The first father of faith – Abraham, finds himself tested by God in Genesis 22:1. No small test. A huge one, in fact. Abraham’s son of promise, “kid-impossible” – Isaac, the seed who came forth miraculously in fulfillment of the promise of God, is asked for as a sacrifice, by God.
Gen 22:1-2 (NKJ)
1 Now it came to pass after these things that God tested Abraham, and said to him, “Abraham!” And he said, “Here I am.”
2 And He said, “Take now your son, your only son Isaac, whom you love, and go to the land of Moriah, and offer him there as a burnt offering on one of the mountains of which I shall tell you.”
(Mt. Moriah, by the way, later is renamed Golgotha, and then Calvary. Another Son of promise does get sacrificed on that location).
The Hebrew word for testing (na-sa) is accurately defined as testing, assaying, proving, put to the proof or test – there’s even an element of tempting in the definition, as if to imply that one who is being tested might determine “hey, I’m outta here”. Point is, God tested Abraham indeed. Abe succeeded.
Abraham’s test was not an anomaly. To the contrary, it was an introductory revelation into the plans and processes of God for all His people.
Inarguably, God continues testing His people. Testing their/our mettle, wanting to see faith in action, providing His people with opportunity to say yes to the impossible.
Things haven’t changed in the transition from Old to New Testament. Gentile believers in Christ have been grafted into the family where Father God (Who does not change) tests His beloved ones:
1 Pet 1:6-7 (NKJ)
6 In this you greatly rejoice, though now for a little while, if need be, you have been grieved by various trials,
7 that the genuineness of your faith, being much more precious than gold that perishes, though it is tested by fire, may be found to praise, honor, and glory at the revelation of Jesus Christ,
It is key to our eternal success, lived out day by day, to understand God and to appreciate His never-changing attributes and personality.
The psalmist brings out some further revelation re testing:
Ps 66:8-14 (NKJ)
8 Oh, bless our God, you peoples! And make the voice of His praise to be heard,
9 Who keeps our soul among the living, and does not allow our feet to be moved.
10 For You, O God, have tested us; you have refined us as silver is refined.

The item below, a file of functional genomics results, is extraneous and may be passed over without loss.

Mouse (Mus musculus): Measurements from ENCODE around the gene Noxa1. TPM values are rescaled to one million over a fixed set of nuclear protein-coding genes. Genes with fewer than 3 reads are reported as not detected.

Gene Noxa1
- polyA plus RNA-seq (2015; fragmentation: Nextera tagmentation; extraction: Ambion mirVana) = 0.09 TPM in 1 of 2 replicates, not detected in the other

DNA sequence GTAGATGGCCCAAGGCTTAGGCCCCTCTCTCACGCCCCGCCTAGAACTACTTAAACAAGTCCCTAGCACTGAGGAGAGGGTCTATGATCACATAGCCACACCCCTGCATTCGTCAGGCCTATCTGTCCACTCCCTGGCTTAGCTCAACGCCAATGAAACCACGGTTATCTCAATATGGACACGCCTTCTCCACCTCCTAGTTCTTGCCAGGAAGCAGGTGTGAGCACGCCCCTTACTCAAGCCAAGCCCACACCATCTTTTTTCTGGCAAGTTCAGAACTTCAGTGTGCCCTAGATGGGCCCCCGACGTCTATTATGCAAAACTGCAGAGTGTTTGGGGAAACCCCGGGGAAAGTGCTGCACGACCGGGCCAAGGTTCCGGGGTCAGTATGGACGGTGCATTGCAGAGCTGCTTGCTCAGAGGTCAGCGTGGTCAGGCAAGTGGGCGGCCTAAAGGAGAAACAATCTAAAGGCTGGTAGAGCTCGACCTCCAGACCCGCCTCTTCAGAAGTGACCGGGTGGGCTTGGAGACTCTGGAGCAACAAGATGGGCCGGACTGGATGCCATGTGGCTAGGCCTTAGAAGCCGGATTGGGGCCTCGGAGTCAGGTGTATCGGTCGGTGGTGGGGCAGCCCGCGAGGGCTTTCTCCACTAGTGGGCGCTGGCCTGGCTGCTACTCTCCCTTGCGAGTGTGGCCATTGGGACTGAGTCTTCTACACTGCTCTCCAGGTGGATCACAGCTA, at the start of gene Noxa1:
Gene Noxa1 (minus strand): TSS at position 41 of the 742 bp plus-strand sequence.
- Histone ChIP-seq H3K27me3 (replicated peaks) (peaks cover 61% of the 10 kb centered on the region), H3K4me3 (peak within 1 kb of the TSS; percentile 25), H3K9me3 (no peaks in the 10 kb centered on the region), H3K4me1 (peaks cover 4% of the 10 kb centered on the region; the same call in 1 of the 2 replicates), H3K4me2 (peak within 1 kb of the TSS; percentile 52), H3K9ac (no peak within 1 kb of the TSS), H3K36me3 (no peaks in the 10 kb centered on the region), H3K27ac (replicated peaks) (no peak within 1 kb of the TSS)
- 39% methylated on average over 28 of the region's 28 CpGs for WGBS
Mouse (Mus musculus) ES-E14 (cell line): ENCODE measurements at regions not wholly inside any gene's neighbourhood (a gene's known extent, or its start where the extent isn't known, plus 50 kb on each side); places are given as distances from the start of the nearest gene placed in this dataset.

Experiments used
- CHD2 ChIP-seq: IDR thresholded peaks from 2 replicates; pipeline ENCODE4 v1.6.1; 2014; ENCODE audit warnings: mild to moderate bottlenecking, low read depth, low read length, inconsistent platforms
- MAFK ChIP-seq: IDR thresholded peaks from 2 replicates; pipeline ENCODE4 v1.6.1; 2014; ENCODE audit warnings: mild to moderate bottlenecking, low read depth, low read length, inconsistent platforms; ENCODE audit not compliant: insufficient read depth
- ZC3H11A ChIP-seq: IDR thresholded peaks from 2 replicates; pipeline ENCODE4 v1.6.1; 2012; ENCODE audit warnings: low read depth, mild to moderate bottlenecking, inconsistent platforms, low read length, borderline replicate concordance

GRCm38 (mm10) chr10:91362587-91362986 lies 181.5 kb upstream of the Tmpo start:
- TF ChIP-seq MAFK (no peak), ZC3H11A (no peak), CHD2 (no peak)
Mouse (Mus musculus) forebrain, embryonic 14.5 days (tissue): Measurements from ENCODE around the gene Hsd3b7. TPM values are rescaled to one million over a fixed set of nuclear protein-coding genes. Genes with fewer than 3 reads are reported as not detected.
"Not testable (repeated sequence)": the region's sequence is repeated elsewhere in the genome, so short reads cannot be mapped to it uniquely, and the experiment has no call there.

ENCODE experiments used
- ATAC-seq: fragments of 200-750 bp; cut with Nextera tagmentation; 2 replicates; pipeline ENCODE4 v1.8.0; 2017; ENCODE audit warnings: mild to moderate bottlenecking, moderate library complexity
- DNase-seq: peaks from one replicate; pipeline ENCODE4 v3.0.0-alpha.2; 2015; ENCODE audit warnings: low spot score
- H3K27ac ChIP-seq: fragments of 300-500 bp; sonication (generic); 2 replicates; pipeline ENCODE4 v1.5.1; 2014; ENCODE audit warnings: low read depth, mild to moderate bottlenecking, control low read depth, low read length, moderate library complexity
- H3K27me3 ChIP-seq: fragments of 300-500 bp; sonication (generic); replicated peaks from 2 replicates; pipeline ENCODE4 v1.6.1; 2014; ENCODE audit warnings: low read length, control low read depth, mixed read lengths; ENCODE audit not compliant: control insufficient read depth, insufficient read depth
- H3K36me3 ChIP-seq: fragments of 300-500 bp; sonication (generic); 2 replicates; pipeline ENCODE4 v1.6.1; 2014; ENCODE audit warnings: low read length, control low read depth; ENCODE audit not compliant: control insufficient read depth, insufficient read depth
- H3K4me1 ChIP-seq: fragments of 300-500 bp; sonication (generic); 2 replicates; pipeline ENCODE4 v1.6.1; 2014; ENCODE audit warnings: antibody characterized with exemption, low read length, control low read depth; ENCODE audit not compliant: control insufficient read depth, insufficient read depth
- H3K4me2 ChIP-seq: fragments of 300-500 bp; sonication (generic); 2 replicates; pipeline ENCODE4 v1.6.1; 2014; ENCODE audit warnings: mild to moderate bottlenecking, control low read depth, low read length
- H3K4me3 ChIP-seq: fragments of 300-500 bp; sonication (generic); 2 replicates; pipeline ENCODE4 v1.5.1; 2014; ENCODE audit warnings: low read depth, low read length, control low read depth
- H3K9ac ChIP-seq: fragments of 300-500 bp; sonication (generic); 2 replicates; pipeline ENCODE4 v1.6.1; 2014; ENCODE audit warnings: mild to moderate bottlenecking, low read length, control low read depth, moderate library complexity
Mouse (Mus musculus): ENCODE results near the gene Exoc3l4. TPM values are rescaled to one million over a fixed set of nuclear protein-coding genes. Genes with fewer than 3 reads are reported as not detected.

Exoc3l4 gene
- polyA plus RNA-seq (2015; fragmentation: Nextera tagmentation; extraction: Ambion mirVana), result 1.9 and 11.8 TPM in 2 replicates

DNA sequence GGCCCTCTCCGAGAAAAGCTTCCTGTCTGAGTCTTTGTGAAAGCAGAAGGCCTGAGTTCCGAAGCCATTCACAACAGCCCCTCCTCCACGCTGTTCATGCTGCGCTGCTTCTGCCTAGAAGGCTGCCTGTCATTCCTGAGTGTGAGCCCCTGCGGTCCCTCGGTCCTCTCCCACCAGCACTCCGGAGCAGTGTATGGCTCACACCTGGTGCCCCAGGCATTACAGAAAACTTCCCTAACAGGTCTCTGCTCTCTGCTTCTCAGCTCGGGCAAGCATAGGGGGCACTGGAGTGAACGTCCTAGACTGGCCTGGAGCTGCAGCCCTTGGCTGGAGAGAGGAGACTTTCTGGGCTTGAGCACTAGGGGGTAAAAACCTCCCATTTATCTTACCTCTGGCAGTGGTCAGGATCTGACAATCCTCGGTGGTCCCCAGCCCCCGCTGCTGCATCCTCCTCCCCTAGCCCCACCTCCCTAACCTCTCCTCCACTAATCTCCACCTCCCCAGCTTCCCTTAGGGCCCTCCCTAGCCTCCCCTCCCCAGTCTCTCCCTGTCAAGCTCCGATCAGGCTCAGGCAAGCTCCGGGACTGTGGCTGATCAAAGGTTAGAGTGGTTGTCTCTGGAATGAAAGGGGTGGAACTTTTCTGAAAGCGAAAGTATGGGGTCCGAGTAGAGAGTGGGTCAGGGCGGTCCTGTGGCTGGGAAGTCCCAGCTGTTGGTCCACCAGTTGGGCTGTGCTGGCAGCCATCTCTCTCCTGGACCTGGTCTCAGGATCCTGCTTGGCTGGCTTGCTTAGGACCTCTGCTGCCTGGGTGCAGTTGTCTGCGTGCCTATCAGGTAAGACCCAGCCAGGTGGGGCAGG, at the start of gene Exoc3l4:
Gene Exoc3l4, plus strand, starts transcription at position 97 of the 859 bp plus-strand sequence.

11 You brought us into the net; you laid affliction on our backs.
12 You have caused men to ride over our heads; we went through fire and through water; but You brought us out to rich fulfillment.
13 I will go into Your house with burnt offerings; I will pay You my vows,
14 Which my lips have uttered and my mouth has spoken when I was in trouble.
I love those verses. They’re not easy to embrace as part of our purification and sanctification, yet they remain part and parcel of the true and ongoing gospel message. God tests us, takes us through things we are not be inclined to choose to go through (except out of obedience to Him), and in that place our great God may sovereignly squeeze a resolve out of us – vows, oaths, proclamations of our future faith-behavior, declarations that we will proceed onward and honor that which is now due God, because of His great deliverance.
I will go into Your house with burnt offerings; I will pay You my vows,
Which my lips have uttered and my mouth has spoken when I was in trouble.
Ps 116 is a great proclamation of an appreciative servant of God coming before His King-Deliverer, in utmost gratitude.
In this season of world-wide shaking, our great God is relentless in His plans and purposes to be raising up an army of lover/warriors – ones who have been trained by Him, in His foresight and perfect understanding of who we are, and what He has predetermined for us to walk in – corporately but also individually. Each of us has been wonderfully and fearfully made (Ps 139) – and the Creator, the Eternal Inventor, knows just what is required to bring us out to rich fulfillment. Fulfillment of our destiny has to be accomplished through growth process. And testing is part of that. It is a good thing.
Once again – the most insanely faith-filled and reckless prayer we can ever utter:
Your will be done on earth as it is in heaven. Your will be done in me. I want the gospel in my life. The whole gospel. My whole life.
James 1:2-4 (NKJ)
2 My brethren, count it all joy when you fall into various trials,
3 knowing that the testing of your faith produces patience.
4 But let patience have its perfect work, that you may be perfect and complete, lacking nothing.